Mountain Rescue Aspen

Mountain Rescue Aspen's headquarters building off Highway 82 near the Aspen Business Center is pictured.

Mountain Rescue Aspen on Monday evening assisted a hiker who was stuck on a rock near Hayes Creek Falls, according to a Pitkin County Sheriff’s Office news release.

At approximately 5:45 p.m. Monday, the sheriff’s office received a third-hand report that the hiker was stuck. “Evidently a young man had hiked up around the top of the falls, and although uninjured, the subject was now unable to get down,” the release says. 

Once the need for assistance was confirmed, MRA was notified and immediately mobilized. Team members arrived on the scene at approximately 7:40 p.m. Foot teams were deployed into the field and made contact with the stranded hiker, helping him down from his perch at about 8:14 p.m. All MRA members were safely out of the field around 9:15 p.m., the release states. 

“Mountain Rescue Aspen would like to remind backcountry users to exercise caution and safe travel techniques while navigating steep, wet terrain in the backcountry and to be prepared for any variable conditions they may encounter,” the release adds.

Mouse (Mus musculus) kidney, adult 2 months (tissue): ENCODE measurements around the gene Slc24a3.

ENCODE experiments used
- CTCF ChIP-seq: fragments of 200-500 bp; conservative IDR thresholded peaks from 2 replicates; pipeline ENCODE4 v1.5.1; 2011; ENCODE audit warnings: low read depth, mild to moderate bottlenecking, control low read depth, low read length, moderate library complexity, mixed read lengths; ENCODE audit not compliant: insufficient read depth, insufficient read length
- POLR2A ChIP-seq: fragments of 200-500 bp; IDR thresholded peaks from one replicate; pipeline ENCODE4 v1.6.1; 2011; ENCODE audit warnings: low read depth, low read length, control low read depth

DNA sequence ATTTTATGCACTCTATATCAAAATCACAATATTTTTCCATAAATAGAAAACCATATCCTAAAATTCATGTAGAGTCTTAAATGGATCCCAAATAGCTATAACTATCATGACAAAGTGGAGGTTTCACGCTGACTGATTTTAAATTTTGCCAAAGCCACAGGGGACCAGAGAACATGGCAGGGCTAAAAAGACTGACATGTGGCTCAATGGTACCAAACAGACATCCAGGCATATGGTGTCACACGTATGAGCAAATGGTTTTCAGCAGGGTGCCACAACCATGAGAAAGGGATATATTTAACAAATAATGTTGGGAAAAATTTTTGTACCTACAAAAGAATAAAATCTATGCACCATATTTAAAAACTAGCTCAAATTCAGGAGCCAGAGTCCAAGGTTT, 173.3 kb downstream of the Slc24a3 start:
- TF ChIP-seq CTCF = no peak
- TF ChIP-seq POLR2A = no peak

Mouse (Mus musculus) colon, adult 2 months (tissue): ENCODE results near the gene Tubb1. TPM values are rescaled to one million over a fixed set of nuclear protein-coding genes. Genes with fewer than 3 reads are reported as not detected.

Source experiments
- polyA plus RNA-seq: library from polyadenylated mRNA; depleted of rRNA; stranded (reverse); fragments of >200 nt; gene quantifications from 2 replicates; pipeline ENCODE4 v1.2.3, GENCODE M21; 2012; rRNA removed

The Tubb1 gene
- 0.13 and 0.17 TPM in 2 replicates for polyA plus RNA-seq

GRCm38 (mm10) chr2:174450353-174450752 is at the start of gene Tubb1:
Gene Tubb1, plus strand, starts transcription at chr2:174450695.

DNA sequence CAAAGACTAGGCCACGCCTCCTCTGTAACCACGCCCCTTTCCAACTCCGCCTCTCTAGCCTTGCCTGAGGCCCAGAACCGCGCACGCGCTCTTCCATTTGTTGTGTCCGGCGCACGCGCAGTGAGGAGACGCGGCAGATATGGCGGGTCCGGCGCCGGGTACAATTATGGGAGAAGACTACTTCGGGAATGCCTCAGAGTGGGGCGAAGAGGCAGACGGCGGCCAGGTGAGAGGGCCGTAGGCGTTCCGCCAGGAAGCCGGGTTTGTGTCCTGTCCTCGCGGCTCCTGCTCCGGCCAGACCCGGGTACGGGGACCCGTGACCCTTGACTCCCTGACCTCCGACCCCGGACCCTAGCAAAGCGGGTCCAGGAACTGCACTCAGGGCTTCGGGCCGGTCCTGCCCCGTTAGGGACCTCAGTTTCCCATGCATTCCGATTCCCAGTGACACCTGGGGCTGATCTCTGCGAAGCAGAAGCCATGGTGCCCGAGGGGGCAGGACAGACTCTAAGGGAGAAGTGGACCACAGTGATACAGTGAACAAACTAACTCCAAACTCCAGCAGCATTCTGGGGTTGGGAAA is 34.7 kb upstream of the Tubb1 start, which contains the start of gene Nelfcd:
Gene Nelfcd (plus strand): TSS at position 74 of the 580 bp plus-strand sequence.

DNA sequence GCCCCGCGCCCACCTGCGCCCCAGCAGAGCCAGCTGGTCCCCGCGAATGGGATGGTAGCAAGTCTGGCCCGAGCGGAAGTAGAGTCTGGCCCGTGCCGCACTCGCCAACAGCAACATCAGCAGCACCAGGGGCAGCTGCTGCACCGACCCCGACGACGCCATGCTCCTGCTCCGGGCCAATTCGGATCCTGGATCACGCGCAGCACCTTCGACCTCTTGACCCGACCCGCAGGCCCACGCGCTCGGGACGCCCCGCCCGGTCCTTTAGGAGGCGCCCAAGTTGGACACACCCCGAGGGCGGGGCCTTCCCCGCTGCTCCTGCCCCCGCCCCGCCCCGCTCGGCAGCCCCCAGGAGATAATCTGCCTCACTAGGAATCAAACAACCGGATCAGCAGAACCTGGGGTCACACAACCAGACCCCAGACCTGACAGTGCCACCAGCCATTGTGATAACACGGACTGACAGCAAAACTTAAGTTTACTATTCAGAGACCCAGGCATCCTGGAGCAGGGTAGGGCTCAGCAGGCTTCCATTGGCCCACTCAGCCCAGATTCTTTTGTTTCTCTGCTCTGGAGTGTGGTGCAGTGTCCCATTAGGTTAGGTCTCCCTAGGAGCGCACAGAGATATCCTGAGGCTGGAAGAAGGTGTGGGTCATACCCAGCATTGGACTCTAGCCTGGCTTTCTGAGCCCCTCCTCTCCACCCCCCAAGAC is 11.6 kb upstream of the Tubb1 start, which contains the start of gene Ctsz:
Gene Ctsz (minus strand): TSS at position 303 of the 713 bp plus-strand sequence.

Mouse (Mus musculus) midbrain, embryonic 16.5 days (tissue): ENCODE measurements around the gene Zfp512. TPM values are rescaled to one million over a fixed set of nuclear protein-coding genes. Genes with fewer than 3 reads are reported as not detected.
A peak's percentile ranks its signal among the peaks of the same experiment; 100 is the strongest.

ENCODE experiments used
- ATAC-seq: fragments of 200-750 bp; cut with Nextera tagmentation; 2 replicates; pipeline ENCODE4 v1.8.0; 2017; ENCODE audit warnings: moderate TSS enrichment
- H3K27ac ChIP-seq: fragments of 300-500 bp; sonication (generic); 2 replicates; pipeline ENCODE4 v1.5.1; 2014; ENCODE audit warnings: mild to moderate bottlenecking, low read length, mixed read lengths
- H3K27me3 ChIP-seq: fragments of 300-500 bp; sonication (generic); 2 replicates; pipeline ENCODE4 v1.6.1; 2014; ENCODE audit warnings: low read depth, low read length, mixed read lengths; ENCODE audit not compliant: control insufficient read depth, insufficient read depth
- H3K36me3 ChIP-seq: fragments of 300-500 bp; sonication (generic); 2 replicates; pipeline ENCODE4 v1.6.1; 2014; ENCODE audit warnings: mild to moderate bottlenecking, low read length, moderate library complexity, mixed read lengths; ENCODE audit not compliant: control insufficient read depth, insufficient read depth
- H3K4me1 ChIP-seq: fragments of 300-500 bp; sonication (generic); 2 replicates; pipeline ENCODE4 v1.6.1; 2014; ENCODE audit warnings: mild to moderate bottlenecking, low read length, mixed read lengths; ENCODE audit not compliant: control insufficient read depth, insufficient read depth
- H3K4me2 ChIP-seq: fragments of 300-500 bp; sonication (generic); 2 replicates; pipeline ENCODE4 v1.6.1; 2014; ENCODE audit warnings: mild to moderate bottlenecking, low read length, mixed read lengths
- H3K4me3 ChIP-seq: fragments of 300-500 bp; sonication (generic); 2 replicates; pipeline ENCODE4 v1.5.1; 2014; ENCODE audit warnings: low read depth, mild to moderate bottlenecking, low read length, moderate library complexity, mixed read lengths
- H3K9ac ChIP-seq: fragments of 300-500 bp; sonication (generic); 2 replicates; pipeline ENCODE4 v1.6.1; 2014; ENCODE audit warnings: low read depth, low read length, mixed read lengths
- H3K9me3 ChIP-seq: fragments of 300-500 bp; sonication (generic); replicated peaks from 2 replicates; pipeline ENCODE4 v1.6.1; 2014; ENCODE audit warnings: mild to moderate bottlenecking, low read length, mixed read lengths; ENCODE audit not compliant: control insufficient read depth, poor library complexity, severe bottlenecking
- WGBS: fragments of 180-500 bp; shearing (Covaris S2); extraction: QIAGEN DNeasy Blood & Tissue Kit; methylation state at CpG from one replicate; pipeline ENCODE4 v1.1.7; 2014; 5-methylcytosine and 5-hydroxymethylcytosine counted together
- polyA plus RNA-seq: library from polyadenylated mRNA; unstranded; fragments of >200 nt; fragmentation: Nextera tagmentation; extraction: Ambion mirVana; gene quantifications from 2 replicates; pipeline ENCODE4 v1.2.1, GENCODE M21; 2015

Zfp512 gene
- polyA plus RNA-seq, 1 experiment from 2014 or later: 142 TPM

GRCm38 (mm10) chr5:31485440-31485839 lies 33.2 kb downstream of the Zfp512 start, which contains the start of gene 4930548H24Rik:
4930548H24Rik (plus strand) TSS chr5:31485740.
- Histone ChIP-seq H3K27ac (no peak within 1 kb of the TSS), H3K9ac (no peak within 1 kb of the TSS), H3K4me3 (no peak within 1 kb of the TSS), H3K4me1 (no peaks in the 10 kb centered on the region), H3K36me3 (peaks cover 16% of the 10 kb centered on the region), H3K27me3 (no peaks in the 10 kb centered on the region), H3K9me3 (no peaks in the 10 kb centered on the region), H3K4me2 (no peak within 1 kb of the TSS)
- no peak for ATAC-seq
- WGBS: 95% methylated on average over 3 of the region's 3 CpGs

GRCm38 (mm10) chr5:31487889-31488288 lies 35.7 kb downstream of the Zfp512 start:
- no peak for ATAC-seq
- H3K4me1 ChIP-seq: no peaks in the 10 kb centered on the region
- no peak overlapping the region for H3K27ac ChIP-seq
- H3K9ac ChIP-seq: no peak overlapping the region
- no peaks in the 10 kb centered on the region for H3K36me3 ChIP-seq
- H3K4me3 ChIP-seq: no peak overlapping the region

Pitkin sheriff rescinds Stage 1 fire restrictions

Pitkin County Sheriff Joe DiSalvo — with the support of all Pitkin County fire chiefs — has rescinded Stage 1 fire restrictions for all lands in the county. The order became effective at 12:01 a.m. today.

The restrictions were initially put into place on April 11 due to the COVID-19 emergency and the possibility of diminished law, fire and emergency medical resources.

“Typically, the energy release component (ERC) is the common measurement used to determine when fire restrictions are enacted,” a news release states. “Countywide ERCs remain below threshold limits, and public safety agencies have developed operational plans to mitigate internal COVID-19 transmission.”

In a prepared statement, DiSalvo added, “Although we are coming out of fire restrictions, I’m asking all Pitkin County residents and visitors to remain vigilant, adhere to fire safety rules, and report all smoke and fire to 911 immediately."

Pitkin County citizens and visitors are reminded and encouraged to practice smart wildfire prevention behavior by observing the following campfire safety rules:

• Never leave a campfire unattended.

• Only use established campfire rings.

• Pick safe and proper campfire sites.

• Ensure that campfires are completely out and cool to the touch by using the “drown, stir and feel” method.